“There’s a great wonderment in growing a tree. From a seed you can hardly see and the first steps you take to sowing it in the soil. Then this sprout comes out and you know that it’s going to be a tree. It’s amazing that 3-4 months later the sprout has sprung into a young tree 30-40 centimetres tall. Then 30 years on, it has flourished into a majestic Red Gum tree in your backyard growing with you as part of your home.”
On family holidays in the colourfully enchanting waterside city of Copenhagen, little did a Melbourne girl named Sue know how chance would play such an enormous role in her life. Chance would have it that the day after celebrating her 14th birthday she would meet a romantic Danish boy named Asger. A year later, chance would lead to Sue’s family moving to Copenhagen for her father’s work. Chance would also see to it that Sue and Asger’s lives would intertwine from a teenage romance into a wedding in 1964. As newlyweds, they moved to the countryside and sometimes worked in the same hospital with Sue as a nurse and Asger as a doctor, and in the flourishing green countryside, they would have three children born in Denmark.
Longing to be closer to her family, Sue and Asger Sturup moved their young family to Australia in 1973. Setting up their new home in Ballarat, Sue raised their children and Asger worked as a doctor at the hospital. Later by chance, Asger worked with a colleague named Bill McLeod and Sue would go on to befriend Bill’s wife Maggie. As Sue was re-adjusting to being back in Australia and living in the countryside, she couldn’t help but feel there was a missing sense of vibrancy in the Australian bush. It was through her friendship with Maggie that she learnt to look past the dull grey forest and see the beauty of the sprawling ranges of gum trees and native Australian flora.
It was on a chance filled day nearly two decades later, that Sue would be able to return the favour to Maggie and light her spark. During a seminar that Sue was leading for Landmark Education, Maggie explained that she was extremely upset with the degrading state of Australian forests and how the Earth was being cared for. Honest as always in their friendship, Sue held Maggie to account and asked what she was going to do about it, and what action would she take? In that instant, a spark was created, and Maggie knew what she would do, she made a promise to plant a million trees. It was from that spark that flared in Maggie McLeod that she, along with Belinda Gross and others, co-founded TreeProject.
In 1990, Sue and Asger bought a new house back in Melbourne and were able to join the TreeProject volunteer community. Driving along the Chandler today, seeing the magnificent gum trees rise so naturally from the cliffs of the Yarra Bend Park, it’s hard to imagine that those trees were planted by the first TreeProject volunteers which Asger was part of. Since that day, Asger has continued his unswaying commitment to TreeProject as a volunteer grower, each year nurturing 700 seedlings to life for the planting and restoration of our landscapes. Asger’s tremendous kindness and experience saw him take on the role of Grower Coordinator supporting new and fellow growers through their journey for many years.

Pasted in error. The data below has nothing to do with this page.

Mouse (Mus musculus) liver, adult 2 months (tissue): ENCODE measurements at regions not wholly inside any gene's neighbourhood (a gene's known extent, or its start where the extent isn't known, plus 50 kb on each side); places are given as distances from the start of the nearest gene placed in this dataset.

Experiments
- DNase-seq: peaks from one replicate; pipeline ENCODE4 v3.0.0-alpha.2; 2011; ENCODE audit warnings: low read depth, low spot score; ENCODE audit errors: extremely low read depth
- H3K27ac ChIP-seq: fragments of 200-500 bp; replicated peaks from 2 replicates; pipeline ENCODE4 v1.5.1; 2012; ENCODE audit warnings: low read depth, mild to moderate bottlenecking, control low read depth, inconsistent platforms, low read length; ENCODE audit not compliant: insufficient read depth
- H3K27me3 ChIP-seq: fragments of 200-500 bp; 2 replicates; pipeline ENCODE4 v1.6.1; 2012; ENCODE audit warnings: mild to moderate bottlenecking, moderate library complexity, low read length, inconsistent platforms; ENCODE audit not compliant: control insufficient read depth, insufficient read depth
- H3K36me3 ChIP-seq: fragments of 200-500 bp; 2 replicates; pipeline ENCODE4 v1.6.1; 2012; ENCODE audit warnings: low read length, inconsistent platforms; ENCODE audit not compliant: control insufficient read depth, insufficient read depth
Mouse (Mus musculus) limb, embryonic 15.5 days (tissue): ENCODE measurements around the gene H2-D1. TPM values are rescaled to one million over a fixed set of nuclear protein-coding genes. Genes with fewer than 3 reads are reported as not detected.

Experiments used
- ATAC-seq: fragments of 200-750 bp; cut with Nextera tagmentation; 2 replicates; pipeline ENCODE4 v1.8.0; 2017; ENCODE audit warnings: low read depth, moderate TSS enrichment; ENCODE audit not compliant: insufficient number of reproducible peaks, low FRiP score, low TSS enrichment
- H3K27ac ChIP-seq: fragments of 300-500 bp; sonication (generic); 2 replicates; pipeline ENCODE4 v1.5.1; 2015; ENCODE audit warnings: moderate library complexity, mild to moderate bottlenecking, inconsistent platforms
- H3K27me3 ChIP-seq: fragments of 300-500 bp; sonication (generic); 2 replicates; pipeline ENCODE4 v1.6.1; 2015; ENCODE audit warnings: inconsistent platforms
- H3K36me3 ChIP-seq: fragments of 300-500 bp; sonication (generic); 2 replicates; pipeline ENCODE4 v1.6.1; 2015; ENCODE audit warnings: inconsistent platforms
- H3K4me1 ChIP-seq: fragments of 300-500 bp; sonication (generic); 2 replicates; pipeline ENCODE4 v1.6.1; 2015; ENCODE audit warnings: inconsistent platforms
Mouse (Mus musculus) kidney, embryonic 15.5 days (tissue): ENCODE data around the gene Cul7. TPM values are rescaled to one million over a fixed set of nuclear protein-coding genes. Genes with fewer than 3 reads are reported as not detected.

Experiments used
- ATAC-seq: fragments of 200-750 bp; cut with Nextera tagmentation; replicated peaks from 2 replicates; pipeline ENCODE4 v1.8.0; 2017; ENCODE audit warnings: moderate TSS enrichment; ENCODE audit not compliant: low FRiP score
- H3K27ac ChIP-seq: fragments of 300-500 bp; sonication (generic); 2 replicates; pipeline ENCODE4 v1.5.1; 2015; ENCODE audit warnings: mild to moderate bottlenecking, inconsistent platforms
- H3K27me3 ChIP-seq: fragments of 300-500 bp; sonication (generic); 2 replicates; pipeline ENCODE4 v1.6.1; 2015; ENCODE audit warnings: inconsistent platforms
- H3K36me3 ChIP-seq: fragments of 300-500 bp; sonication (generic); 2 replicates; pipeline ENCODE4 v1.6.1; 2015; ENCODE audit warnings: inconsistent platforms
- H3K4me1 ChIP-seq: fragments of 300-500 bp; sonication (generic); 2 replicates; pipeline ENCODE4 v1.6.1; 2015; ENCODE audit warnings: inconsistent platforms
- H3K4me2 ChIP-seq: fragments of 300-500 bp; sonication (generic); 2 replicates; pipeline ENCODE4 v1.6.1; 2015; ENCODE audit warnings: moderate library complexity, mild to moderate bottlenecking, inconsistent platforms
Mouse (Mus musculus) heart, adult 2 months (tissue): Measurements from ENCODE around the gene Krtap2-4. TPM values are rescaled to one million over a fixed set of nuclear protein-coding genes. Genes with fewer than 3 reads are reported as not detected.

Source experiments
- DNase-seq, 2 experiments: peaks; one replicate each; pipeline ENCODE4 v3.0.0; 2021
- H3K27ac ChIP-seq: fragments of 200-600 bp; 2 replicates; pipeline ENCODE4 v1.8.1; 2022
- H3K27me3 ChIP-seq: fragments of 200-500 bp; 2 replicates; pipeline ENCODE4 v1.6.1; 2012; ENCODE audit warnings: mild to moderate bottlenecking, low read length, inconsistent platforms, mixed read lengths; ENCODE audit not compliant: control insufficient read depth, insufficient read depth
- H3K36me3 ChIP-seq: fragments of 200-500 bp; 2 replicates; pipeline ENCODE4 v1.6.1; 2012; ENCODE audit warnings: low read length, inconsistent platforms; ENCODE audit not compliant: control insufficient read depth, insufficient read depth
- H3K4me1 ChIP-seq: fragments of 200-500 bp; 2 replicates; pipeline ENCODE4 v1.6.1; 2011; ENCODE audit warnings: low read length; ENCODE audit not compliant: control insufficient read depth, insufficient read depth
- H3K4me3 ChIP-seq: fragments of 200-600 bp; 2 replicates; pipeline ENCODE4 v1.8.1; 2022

Along the way, Asger and Sue have seen TreeProject expand and change – be it the volunteer community, the operations of TreeProject and even the leadership team. In 2019, when Asger attended the TreeProject AGM he noticed how lean the attendance was. The heart and ethos of TreeProject is engaging like-minded people to collaborate in the reforestation of the planet. And it struck him – without enough of the right people – what would this mean for the past, the present and the future of TreeProject. So, when the call came seeking nominations for TreeProject Council Members, even though Asger thought he was too old, he decided to act doing whatever he could to keep the legacy of his long-time friend Maggie McCleod alive and he became a Council Member. The value that Asger brings to the council today extends beyond his knowledge and experience as a grower, it is his role as an honoured guardian that is of the greatest value in keeping what we do true to TreeProject’s ethos.
While Sue and Asger are great believers in chance, they also know that it’s how they acted on the chances given to them that has brought them the joy and moments of their lives. The same can be said of TreeProject, for Sue she wants to see all the trees we have planted mature into majestic flora that truly make a difference to the planet. Asger would like to see with our modern ways how we could upscale our cottage industries to be able to plant one million trees per year in the next 5-10 years. Always keeping true to the ethos of engaging like-minded people from all walks of life to collaborate in the reforestation of the planet and fostering the connection between the city and the country.
Article by Fran Ng